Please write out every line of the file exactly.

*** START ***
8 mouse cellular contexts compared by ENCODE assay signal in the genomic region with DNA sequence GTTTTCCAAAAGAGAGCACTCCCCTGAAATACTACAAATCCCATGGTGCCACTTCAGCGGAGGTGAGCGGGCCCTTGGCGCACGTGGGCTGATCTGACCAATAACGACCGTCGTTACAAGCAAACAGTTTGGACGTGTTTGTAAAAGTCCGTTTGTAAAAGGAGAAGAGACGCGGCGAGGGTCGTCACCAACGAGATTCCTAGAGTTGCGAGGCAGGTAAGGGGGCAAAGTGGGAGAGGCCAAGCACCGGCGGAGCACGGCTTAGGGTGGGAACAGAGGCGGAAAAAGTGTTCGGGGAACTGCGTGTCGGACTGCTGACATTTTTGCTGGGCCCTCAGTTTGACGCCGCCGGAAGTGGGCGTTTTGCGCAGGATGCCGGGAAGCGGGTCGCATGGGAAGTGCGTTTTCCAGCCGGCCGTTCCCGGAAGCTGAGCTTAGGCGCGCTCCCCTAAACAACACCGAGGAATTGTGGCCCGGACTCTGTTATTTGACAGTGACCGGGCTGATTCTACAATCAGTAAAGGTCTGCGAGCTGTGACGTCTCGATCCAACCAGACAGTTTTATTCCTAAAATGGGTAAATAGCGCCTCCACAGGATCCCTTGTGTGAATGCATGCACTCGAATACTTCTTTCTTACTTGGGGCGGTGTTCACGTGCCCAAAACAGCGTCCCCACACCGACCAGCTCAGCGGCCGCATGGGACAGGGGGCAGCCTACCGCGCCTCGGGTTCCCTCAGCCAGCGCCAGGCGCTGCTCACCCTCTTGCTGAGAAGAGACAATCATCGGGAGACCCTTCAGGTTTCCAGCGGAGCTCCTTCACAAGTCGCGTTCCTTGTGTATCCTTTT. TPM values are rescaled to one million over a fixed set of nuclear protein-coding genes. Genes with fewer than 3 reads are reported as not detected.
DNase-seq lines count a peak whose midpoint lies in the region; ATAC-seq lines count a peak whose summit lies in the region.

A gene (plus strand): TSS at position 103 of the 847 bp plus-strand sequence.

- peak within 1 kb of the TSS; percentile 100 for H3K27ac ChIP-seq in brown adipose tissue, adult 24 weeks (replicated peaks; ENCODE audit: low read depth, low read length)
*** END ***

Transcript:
8 mouse cellular contexts compared by ENCODE assay signal in the genomic region with DNA sequence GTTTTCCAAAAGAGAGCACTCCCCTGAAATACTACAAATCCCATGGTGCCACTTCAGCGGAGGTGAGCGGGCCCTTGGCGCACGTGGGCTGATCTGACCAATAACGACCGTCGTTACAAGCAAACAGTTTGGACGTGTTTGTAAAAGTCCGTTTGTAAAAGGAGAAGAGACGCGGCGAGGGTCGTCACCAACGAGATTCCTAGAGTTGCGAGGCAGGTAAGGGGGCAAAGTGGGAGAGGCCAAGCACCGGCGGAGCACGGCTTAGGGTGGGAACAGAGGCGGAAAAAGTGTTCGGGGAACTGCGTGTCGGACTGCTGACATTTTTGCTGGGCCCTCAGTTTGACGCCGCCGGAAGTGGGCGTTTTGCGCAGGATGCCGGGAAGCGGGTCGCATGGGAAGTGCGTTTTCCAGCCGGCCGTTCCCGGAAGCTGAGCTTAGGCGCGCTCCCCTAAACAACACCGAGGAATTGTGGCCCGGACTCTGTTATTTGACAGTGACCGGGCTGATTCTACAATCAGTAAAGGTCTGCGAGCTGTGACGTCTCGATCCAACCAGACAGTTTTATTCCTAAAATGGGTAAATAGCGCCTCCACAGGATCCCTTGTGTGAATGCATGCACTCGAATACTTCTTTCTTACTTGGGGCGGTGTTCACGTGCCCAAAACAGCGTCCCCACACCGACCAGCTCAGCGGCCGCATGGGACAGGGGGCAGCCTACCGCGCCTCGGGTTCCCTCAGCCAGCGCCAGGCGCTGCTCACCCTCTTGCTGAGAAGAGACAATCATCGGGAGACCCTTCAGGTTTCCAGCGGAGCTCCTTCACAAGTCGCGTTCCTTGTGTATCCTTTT. TPM values are rescaled to one million over a fixed set of nuclear protein-coding genes. Genes with fewer than 3 reads are reported as not detected.
DNase-seq lines count a peak whose midpoint lies in the region; ATAC-seq lines count a peak whose summit lies in the region.

A gene (plus strand): TSS at position 103 of the 847 bp plus-strand sequence.

- peak within 1 kb of the TSS; percentile 100 for H3K27ac ChIP-seq in brown adipose tissue, adult 24 weeks (replicated peaks; ENCODE audit: low read depth, low read length)